Martha’s Vineyard: Follow in my Footsteps
For centuries, Martha’s Vineyard, the Massachusetts island off the coast of Cape Cod, has attracted everyone from celebrities and presidents to everyday folks seeking a respite from the busier pace of the mainland. This travel guide takes you on a complete tour around the island, showcasing more than 75 locations. A mix of quaint charm and stunning natural beauty gives the Vineyard a truly unique allure.
In Christopher Setterlund’s new book, In My Footsteps: A Traveler’s Guide to Martha’s Vineyard, he offers a personalized tour of his favorite Vineyard places.
Historic homes, lighthouses, renowned restaurants, and miles of pristine beaches are only the starting points for the wonders that have made this island of not quite 100 square miles a coveted vacation spot. Through clear and concise directions, including addresses, distances, and GPS coordinates, this unique guide whisks you around the island, stopping at both must-see popular spots and lesser-known hidden gems treasured by the locals.
The beautiful bandstand is visible before one even steps off the ferry. The seven-acre Ocean Park is the very first site welcoming you to Oak Bluffs. The bustle of the ferry dock seems miles away though the park is only a few hundred yards away. Across the street from Inkwell Beach, the park is a slice of flat green land perfect for playing Frisbee or simply sitting on a bench and watching the gaggles of geese drink at the man-made pond.
The park is surrounded by beautiful Victorian homes on Ocean Avenue, some with unique looks and colors to them. The bandstand was built in 1887 by the Martha’s Vineyard Club to hold a twenty-five piece band.
GPS: 41.45688,-70.556066 Directions: From the Steamship Authority ferry dock turn left onto Seaview Avenue. It is 0.1 mile to the first destination.
Art Cliff Diner
39 Beach Road, Vineyard Haven
This small diner is one of the most popular spots to eat on the entire island and for good reason. It is small but cozy with creative and delicious breakfasts and lunches. The diner gets its name from two men, Art and Cliff, who purchased it in 1943.
It is currently owned by Gina Stanley, and there is even an Art Cliff Food Truck that travels around the island. This is a highly recommended stop. Note that parking is at a premium here; the lot is routinely full.
GPS: 41.453183, -70.599864 Directions from Previous Site: From Lagoon Pond. continue on Beach Road for 0.6 miles to the next destination on the left. (Distance: 0.6 miles; Driving Time: 1 min.)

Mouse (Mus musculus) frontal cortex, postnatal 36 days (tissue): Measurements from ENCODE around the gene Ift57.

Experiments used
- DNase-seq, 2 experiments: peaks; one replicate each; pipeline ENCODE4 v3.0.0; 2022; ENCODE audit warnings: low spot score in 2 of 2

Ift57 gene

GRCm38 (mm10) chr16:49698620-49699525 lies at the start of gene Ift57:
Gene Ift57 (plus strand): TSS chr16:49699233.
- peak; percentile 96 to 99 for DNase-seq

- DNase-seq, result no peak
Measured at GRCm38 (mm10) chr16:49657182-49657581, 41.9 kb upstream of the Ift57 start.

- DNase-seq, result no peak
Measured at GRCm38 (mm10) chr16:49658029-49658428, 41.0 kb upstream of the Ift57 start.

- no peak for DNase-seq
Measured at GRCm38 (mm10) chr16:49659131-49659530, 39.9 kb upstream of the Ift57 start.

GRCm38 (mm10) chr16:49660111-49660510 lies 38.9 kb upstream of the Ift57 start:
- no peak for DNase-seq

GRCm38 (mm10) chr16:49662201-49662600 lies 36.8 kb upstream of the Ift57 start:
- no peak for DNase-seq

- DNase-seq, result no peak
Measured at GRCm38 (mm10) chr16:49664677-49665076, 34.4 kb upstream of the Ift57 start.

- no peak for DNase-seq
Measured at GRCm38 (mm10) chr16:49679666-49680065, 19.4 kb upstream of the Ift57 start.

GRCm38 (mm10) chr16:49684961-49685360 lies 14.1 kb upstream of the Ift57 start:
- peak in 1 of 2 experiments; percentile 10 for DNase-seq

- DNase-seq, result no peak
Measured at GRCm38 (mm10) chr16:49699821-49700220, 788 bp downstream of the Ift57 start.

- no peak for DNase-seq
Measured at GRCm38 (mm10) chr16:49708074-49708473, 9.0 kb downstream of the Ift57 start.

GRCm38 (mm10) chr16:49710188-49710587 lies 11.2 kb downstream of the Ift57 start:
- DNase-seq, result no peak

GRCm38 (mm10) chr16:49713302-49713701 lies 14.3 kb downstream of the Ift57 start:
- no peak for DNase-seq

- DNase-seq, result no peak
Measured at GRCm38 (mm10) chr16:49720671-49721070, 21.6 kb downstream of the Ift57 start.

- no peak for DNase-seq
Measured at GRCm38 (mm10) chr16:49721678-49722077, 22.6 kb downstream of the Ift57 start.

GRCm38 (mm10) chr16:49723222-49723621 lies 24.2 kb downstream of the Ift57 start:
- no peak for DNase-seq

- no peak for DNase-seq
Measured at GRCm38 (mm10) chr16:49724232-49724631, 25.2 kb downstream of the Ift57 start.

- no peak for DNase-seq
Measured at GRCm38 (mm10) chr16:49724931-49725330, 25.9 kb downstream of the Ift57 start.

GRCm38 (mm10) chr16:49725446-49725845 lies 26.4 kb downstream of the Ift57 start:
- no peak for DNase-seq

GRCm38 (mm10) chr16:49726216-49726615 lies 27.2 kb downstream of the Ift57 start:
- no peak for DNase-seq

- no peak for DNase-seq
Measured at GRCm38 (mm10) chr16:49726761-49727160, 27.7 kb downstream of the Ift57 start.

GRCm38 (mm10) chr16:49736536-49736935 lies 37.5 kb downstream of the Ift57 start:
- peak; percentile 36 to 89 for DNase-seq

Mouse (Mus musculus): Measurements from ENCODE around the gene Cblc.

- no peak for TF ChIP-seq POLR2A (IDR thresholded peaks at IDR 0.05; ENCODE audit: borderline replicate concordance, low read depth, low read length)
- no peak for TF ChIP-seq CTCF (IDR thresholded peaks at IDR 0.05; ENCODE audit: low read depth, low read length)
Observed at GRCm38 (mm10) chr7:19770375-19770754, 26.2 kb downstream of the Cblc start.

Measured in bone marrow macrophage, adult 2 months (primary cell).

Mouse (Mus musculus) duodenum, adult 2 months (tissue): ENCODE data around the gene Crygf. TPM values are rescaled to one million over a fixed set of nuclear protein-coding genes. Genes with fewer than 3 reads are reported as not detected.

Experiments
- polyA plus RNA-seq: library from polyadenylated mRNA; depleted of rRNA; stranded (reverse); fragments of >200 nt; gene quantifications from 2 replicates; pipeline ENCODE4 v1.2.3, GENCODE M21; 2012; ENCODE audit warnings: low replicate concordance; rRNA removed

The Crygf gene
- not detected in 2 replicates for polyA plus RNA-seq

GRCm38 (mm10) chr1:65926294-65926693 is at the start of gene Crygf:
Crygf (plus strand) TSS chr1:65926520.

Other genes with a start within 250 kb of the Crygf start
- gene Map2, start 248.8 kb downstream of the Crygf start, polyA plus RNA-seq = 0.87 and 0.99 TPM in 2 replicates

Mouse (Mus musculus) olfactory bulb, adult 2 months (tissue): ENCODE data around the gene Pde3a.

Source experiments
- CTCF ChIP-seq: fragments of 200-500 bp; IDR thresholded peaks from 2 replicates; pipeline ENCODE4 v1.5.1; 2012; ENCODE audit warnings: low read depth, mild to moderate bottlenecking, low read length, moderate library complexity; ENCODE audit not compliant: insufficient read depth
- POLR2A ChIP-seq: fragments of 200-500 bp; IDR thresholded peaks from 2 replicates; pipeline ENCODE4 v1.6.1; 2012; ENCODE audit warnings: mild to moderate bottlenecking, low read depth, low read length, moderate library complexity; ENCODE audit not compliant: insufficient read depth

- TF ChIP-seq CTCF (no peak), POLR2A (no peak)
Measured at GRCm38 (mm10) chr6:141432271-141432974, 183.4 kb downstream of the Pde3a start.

The sculpture of the swordfish harpooner in Menemsha, Mass, on Martha’s Vineyard.
Menemsha Beach & Swordfish Harpooner Sculpture
Basin Road, Chilmark
The premier spot for a sunset on the island, Menemsha Beach is tucked in Vineyard Sound. The surf is gentler than on the ocean side of the island, and the views here are magnificent. Walk out onto the breakwater and look back toward the fishing shacks, and you’ll be reminded of the journey of Quint’s boat, the Orca, in Jaws, beginning in Menemsha Creek.
To the right of the parking lot among the beach grass stands a seventeen-foot-tall sculpture of a man harpooning a swordfish. It is an intriguing piece of art created by Jay Lagemann. It was put in its place in the sand in 1994. It is part of the magic of Menemsha.
GPS: GPS: 41.354748, -70.766723 Directions from Previous Site: From the inn head back out on Beach Plum Lane to North Road. Follow it 0.3 miles, then turn right onto Basin Road, and follow it 0.3 miles to the next destination. (Distance: 0.7 miles; Driving Time: 4 mins.
N. Water Street, Edgartown
This is an unbelievable spot. The lighthouse sits a few hundred feet from the road, right on the shore. It seems as though every step from the road to the lighthouse gives you a fresh and beautiful view of the lighthouse. Once at the foot of the lighthouse, there are views of the Chappy ferry on the right while behind you is the majestic Harbor View Hotel.
The current lighthouse was actually moved to Edgartown from Ipswich’s Crane’s Beach in 1881. Before that the original light station looked more like a house with a lantern on top of it. There are frequent tours of the lighthouse from Memorial Day through Columbus Day, providing stunning views of the surrounding harbor.
GPS: 41.390904,-70.503066 Directions from Previous Site: From the Harbor View, the next destination is directly across the street.
“Blow Your Bugle Corner”
Pocha Road, Chappaquiddick, near Edgartown by ferry.
Heading back from Wasque, as you get to a three-way intersection, don’t blink or you might miss this odd landmark. On the corner is a granite stone with the phrase “Blow Your Bugle” engraved on it.
Locals will refer to this spot as “Blow Your Bugle Corner” rather than use the names of the roads. In fact, many roads on Chappy don’t get called by their proper names—more likely, they’re referred to by landmarks at the end of the roads. Not until a modern 911 system came into use did the official road names on Chappy become more prominently used.
GPS: 41.369138, -70.475504 Directions from Previous Site: From Wasque, head back north on Pocha Road for 0.9 miles to the next destination on the right where Pocha Road meets Chappaquiddick Road. (Distance: 1.7 miles; Driving Time: 13 mins.)
Buy this book on Amazon: In My Footsteps: A Traveler’s Guide to Martha’s Vineyard
Christopher Setterlund is a 12th generation Cape Codder with some famous names from the area in his family tree. His passion for travel, adventure, and visiting new places is apparent in his writing, with vivid descriptions and crisp photos that help paint pictures for the readers and give them the impression of walking in his footsteps. He does his very best to share each and every place he visits with the love and care of a native but with the wonder of a first-time traveler.